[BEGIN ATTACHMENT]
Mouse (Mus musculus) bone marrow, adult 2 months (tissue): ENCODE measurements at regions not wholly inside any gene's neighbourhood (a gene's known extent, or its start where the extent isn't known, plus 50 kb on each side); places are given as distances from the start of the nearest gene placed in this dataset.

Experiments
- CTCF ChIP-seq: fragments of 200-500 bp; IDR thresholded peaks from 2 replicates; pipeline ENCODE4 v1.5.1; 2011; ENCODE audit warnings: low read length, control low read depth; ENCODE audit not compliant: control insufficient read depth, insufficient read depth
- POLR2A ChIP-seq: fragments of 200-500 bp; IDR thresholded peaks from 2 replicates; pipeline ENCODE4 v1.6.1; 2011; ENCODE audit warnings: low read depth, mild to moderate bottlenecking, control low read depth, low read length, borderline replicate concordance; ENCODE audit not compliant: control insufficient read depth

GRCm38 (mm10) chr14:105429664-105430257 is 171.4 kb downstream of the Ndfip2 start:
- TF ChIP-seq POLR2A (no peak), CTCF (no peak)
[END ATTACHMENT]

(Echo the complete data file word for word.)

Mouse (Mus musculus) bone marrow, adult 2 months (tissue): ENCODE measurements at regions not wholly inside any gene's neighbourhood (a gene's known extent, or its start where the extent isn't known, plus 50 kb on each side); places are given as distances from the start of the nearest gene placed in this dataset.

Experiments
- CTCF ChIP-seq: fragments of 200-500 bp; IDR thresholded peaks from 2 replicates; pipeline ENCODE4 v1.5.1; 2011; ENCODE audit warnings: low read length, control low read depth; ENCODE audit not compliant: control insufficient read depth, insufficient read depth
- POLR2A ChIP-seq: fragments of 200-500 bp; IDR thresholded peaks from 2 replicates; pipeline ENCODE4 v1.6.1; 2011; ENCODE audit warnings: low read depth, mild to moderate bottlenecking, control low read depth, low read length, borderline replicate concordance; ENCODE audit not compliant: control insufficient read depth

GRCm38 (mm10) chr14:105429664-105430257 is 171.4 kb downstream of the Ndfip2 start:
- TF ChIP-seq POLR2A (no peak), CTCF (no peak)